Marketers have seen trends and theories come and go over the years. Neuromarketing—or the use of neuroscience tools and theories to better understand consumers—is the new kid on the block. Does it have staying power? Will it revolutionize how we think about marketing?
It's too early to say whether neuromarketing will revolutionize how we communicate with consumers. But having worked in the field since its early days (about 15 years ago), I think neuromarketing can definitely help us think differently in some ways.
Neuromarketing can give us a new perspective on some old issues and confirm some things that we might have always suspected but lacked the hard evidence to prove.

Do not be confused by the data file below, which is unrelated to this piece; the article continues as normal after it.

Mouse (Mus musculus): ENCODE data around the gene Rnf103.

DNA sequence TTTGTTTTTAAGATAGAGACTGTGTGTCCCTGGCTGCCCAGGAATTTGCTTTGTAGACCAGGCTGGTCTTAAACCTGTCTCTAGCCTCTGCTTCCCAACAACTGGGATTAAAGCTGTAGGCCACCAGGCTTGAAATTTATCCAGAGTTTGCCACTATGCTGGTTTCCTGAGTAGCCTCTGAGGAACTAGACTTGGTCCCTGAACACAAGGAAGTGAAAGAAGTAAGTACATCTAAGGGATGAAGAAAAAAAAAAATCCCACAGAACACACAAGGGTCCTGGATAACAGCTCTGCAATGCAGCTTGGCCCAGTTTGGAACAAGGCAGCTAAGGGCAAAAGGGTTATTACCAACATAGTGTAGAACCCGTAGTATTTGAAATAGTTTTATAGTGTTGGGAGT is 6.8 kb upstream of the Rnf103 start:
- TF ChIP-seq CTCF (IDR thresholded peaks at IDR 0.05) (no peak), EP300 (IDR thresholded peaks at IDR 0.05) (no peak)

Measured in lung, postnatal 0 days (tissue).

Here's a look at what neuromarketing can teach us.
Persuasion isn't rational
It's debatable whether those effects can be called persuasion at all.
If you ask three-year-olds why they want something, such as an ice cream or a toy, they typically say something like "because I do."
By the time these children turn five, they will start to give reasons. Is that because they suddenly have reason motivating their behavior? Or have they just learned to put verbal rationalizations on their emotions? I would argue the latter.